How do viruses multiply?
How viruses multiply is the same thing as them replicating and reproducing. Viruses as obligate intracellular parasites must gain entry into target host cells and hijack the host cellular machinery in order to produce a progeny virus. They multiply after entering the cell and shedding its capsid.
The mechanism of multiplication depends on the viral genome. DNA viruses for instance, normally use the proteins and enzymes of the host cell to produce additional DNA. This additional DNA is transcribed to messenger RNA (mRNA). It is then used to direct protein synthesis. For RNA viruses, they use the RNA core as a template for the synthesis of viral genomic RNA and messenger RNA. The viral messenger RNA directs the host cell to synthesize viral enzymes and capsid proteins as well as to assemble new virions. Once, the environment is made ready for the virus to begin making copies of itself. Then, replication and multiplication of the virus occur quickly by the millions.
How do viruses reproduce in humans?
Questions such as how viruses reproduce in humans arise frequently. It is important to know that viruses use human cell machinery to reproduce in humans. Viruses are only capable of reproducing by taking control of the reproductive apparatus of the living cells of humans. They rather make these cells reproduce their own genetic structure and particles instead. Here is a video clip to help you understand better.
Do viruses reproduce asexually?
Questions like how viruses reproduce and whether it is done sexually or asexually come up frequently. As we all know reproduction is a biological process in which new individuals are produced and formed. In as much as viruses may be distinct entities, they aren’t left out in the reproduction cycle. Every living organism reproduces either sexually or asexually. Organisms that reproduce sexually require two individuals from each sex in order to reproduce. Whereas organisms that reproduce asexually can reproduce without another individual.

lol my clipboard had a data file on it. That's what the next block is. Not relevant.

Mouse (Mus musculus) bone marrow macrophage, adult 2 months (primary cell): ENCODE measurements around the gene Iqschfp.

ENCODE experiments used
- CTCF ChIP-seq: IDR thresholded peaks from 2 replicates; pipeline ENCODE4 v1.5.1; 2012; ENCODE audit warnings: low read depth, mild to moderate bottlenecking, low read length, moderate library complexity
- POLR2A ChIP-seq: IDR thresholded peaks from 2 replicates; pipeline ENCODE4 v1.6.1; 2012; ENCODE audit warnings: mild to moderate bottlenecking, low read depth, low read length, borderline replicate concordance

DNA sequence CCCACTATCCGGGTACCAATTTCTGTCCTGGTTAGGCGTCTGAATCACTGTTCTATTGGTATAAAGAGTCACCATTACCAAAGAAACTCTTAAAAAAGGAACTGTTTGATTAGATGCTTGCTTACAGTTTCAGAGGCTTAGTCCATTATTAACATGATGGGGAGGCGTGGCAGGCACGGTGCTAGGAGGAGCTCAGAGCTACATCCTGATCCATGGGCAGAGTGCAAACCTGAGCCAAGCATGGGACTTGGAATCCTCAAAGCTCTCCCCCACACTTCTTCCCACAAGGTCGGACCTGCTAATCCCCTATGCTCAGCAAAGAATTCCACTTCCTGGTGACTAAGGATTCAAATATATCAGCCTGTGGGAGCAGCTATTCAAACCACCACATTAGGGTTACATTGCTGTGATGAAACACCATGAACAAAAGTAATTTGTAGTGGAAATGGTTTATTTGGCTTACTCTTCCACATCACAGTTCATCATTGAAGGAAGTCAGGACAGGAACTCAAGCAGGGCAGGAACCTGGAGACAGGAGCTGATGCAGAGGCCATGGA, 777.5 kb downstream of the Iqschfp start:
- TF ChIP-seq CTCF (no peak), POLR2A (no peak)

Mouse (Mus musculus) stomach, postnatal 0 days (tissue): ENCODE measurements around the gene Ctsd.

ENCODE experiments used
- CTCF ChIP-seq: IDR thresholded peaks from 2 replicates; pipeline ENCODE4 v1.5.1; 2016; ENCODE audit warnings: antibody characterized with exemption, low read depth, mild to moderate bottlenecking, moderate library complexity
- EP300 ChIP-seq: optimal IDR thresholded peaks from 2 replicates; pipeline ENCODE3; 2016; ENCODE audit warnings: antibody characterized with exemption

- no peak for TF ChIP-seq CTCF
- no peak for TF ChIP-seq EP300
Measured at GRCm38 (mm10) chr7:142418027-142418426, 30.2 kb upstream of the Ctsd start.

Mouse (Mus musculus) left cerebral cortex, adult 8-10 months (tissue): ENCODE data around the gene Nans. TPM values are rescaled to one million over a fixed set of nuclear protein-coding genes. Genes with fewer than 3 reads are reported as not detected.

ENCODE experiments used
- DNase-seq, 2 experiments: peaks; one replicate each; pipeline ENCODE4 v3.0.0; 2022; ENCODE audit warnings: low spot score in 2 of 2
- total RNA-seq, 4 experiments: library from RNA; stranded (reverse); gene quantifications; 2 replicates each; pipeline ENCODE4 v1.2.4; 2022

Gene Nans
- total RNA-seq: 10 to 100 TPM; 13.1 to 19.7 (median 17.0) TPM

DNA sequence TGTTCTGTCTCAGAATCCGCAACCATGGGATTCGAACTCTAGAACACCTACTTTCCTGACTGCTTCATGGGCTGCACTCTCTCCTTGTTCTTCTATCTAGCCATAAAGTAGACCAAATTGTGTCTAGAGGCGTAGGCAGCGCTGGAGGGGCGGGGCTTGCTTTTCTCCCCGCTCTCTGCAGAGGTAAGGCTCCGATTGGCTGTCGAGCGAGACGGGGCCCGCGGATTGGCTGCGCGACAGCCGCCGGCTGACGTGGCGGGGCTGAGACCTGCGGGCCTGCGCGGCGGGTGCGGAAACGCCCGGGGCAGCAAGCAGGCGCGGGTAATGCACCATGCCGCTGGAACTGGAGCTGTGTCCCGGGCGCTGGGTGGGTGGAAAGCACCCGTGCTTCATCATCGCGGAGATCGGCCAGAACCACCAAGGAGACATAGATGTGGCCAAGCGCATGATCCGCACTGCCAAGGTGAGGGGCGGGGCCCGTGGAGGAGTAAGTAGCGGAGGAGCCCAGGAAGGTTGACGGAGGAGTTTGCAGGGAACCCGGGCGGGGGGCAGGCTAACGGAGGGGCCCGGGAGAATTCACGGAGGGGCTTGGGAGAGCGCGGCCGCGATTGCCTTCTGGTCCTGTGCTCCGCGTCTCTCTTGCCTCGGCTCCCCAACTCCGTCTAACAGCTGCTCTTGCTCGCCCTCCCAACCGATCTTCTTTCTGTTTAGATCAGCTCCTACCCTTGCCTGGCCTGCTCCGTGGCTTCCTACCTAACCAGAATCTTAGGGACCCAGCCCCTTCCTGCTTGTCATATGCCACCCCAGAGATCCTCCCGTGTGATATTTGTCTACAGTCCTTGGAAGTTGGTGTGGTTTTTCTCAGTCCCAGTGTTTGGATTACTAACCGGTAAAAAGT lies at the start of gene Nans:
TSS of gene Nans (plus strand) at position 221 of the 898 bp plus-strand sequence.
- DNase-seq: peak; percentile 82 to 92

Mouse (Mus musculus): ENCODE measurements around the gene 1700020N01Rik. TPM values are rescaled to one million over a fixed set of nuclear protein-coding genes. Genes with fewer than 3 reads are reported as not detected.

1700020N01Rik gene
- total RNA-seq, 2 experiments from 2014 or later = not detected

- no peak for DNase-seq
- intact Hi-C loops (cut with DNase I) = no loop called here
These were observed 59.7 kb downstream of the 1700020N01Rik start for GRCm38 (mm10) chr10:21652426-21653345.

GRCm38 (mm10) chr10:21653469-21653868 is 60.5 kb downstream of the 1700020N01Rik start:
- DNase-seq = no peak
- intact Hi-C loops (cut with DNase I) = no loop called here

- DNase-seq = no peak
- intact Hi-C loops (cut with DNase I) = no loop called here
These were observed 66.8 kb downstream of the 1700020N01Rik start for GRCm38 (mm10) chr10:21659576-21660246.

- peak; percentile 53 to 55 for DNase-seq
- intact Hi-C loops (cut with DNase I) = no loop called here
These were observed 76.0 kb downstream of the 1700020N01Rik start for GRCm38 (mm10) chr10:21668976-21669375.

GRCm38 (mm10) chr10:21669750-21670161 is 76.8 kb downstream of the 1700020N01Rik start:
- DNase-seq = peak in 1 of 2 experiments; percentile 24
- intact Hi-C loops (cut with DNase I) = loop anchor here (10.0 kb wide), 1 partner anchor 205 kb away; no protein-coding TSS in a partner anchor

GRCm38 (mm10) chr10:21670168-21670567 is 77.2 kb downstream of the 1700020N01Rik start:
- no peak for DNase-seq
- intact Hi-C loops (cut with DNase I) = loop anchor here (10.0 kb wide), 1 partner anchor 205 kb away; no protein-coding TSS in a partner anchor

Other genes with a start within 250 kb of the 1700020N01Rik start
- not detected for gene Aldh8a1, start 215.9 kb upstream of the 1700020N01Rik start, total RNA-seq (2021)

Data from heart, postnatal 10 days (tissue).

Viruses reproduce asexually. In asexual reproduction, an organism creates an identical replica or genetically similar copy of itself without genetic material from another individual. Such organisms as well as viruses do not have different sexes (male and female). Hence, they are capable of multiplying and dividing themselves into two or more individuals. The newly produced viruses are released from the host cell. This exit is either by causing the host cell to lyse, waiting for the cell to die, or by budding off through the plasma membrane.